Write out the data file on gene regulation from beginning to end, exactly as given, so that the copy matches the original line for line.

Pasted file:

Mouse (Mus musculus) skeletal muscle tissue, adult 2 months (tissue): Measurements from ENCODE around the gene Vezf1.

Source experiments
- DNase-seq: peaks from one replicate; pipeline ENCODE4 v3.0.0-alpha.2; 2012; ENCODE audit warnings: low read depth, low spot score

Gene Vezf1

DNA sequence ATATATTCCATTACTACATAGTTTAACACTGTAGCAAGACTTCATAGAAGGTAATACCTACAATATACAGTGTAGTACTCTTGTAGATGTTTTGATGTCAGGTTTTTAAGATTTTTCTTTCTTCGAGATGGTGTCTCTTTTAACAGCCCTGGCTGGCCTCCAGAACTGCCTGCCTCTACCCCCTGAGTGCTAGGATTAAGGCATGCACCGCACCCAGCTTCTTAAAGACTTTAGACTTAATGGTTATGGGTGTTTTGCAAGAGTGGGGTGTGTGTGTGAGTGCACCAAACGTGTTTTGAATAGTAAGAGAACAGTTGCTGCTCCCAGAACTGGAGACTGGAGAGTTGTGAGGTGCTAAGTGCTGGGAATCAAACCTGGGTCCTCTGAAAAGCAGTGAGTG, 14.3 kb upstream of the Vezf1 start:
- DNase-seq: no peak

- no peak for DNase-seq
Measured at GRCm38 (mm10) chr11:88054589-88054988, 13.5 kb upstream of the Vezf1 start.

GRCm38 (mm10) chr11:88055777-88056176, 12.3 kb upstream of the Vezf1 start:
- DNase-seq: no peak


Mouse (Mus musculus) skeletal muscle tissue, adult 2 months (tissue): Measurements from ENCODE around the gene Vezf1.

Source experiments
- DNase-seq: peaks from one replicate; pipeline ENCODE4 v3.0.0-alpha.2; 2012; ENCODE audit warnings: low read depth, low spot score

Gene Vezf1

DNA sequence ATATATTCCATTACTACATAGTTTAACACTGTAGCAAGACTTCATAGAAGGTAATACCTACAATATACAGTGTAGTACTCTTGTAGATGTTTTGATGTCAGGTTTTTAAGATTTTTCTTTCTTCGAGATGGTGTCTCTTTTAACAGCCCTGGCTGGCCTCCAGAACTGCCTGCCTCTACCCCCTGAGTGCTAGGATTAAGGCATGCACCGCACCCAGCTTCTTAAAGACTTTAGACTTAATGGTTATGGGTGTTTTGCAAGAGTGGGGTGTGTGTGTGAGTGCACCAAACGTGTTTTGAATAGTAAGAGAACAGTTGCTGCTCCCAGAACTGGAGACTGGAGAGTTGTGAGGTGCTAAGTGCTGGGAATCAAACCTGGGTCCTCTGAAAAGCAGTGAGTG, 14.3 kb upstream of the Vezf1 start:
- DNase-seq: no peak

- no peak for DNase-seq
Measured at GRCm38 (mm10) chr11:88054589-88054988, 13.5 kb upstream of the Vezf1 start.

GRCm38 (mm10) chr11:88055777-88056176, 12.3 kb upstream of the Vezf1 start:
- DNase-seq: no peak